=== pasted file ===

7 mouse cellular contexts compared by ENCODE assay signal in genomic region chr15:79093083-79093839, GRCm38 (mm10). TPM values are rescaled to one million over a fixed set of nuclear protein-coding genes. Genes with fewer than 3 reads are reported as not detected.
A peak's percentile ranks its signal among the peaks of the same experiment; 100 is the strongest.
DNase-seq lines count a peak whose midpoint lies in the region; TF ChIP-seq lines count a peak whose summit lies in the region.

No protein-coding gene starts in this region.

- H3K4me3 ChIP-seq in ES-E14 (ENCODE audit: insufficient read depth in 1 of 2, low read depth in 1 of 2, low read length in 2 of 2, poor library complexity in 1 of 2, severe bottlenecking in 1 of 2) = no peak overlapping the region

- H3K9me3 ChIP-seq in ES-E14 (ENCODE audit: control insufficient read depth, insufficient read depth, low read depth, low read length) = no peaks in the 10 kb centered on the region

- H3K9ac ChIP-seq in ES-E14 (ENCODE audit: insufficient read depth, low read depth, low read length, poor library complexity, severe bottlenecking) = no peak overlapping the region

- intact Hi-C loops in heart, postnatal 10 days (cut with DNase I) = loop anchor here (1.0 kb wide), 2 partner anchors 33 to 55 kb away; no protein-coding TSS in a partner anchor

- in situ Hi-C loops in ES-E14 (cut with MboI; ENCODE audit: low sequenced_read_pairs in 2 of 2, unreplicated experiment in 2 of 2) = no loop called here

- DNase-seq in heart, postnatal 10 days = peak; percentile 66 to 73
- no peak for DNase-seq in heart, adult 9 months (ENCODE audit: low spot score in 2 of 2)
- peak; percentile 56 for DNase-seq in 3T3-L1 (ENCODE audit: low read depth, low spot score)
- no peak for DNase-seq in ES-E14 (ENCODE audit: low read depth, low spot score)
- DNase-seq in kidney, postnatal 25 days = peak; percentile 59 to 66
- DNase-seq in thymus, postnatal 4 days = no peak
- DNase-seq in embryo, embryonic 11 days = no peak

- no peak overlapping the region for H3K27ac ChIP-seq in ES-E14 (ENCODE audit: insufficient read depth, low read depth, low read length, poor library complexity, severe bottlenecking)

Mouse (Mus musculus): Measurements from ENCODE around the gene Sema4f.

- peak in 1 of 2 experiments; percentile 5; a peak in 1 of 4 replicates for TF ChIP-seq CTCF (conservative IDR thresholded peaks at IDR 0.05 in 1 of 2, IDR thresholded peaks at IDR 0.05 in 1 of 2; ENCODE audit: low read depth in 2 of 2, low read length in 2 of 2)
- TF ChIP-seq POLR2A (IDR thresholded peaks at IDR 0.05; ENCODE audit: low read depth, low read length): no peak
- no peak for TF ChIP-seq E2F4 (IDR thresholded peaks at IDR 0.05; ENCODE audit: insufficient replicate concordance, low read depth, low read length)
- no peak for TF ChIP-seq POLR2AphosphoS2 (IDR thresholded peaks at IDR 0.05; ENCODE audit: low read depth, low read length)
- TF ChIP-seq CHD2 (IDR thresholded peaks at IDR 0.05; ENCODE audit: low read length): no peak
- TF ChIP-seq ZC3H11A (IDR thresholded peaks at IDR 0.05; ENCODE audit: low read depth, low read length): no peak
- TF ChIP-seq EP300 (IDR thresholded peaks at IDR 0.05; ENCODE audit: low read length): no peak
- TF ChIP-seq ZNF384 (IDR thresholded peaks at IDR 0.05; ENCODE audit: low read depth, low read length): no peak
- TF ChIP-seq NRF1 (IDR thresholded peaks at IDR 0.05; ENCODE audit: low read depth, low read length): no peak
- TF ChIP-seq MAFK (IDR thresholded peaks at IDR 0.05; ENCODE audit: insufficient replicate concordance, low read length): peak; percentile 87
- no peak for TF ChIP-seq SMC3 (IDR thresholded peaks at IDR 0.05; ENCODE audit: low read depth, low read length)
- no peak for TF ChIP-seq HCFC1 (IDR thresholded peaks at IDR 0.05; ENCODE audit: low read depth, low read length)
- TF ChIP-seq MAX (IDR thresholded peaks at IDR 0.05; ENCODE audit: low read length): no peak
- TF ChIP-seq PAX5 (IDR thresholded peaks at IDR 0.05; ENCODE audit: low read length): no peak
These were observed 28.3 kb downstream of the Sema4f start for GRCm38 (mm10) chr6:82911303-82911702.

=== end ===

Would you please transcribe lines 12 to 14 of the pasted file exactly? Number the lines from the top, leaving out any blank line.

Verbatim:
- peak; percentile 56 for DNase-seq in 3T3-L1 (ENCODE audit: low read depth, low spot score)
- no peak for DNase-seq in ES-E14 (ENCODE audit: low read depth, low spot score)
- DNase-seq in kidney, postnatal 25 days = peak; percentile 59 to 66